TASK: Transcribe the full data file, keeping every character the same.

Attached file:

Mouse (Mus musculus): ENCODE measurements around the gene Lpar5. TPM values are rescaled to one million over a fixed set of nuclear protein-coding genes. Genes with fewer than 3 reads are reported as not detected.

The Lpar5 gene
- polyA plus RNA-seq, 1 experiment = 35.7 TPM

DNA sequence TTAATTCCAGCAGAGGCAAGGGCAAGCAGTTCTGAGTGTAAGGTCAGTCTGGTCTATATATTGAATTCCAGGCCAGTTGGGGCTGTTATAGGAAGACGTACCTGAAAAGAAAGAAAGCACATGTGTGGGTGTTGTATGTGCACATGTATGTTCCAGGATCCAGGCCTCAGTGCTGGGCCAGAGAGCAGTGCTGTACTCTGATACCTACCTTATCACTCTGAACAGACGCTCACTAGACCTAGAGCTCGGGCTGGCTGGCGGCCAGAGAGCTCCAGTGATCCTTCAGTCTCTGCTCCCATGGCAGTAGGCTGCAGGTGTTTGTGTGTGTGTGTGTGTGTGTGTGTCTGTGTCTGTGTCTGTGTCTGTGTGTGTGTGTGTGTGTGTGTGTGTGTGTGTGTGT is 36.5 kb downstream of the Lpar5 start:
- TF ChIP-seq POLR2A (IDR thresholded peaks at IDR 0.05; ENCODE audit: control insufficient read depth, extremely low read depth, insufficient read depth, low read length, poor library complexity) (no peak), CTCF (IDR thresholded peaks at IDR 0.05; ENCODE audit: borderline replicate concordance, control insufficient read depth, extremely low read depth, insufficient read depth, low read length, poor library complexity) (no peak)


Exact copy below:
Mouse (Mus musculus): ENCODE measurements around the gene Lpar5. TPM values are rescaled to one million over a fixed set of nuclear protein-coding genes. Genes with fewer than 3 reads are reported as not detected.

The Lpar5 gene
- polyA plus RNA-seq, 1 experiment = 35.7 TPM

DNA sequence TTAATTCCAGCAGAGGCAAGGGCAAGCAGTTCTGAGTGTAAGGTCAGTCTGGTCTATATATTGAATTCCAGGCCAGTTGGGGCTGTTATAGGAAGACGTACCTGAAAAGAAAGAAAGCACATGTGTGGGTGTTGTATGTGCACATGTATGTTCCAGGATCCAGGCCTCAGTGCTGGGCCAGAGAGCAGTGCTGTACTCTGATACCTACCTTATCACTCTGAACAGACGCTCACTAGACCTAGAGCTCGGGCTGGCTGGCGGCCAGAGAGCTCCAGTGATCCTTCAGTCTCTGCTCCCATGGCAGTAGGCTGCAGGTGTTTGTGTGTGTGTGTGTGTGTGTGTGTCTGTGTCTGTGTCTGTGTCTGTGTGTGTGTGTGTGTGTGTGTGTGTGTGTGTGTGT is 36.5 kb downstream of the Lpar5 start:
- TF ChIP-seq POLR2A (IDR thresholded peaks at IDR 0.05; ENCODE audit: control insufficient read depth, extremely low read depth, insufficient read depth, low read length, poor library complexity) (no peak), CTCF (IDR thresholded peaks at IDR 0.05; ENCODE audit: borderline replicate concordance, control insufficient read depth, extremely low read depth, insufficient read depth, low read length, poor library complexity) (no peak)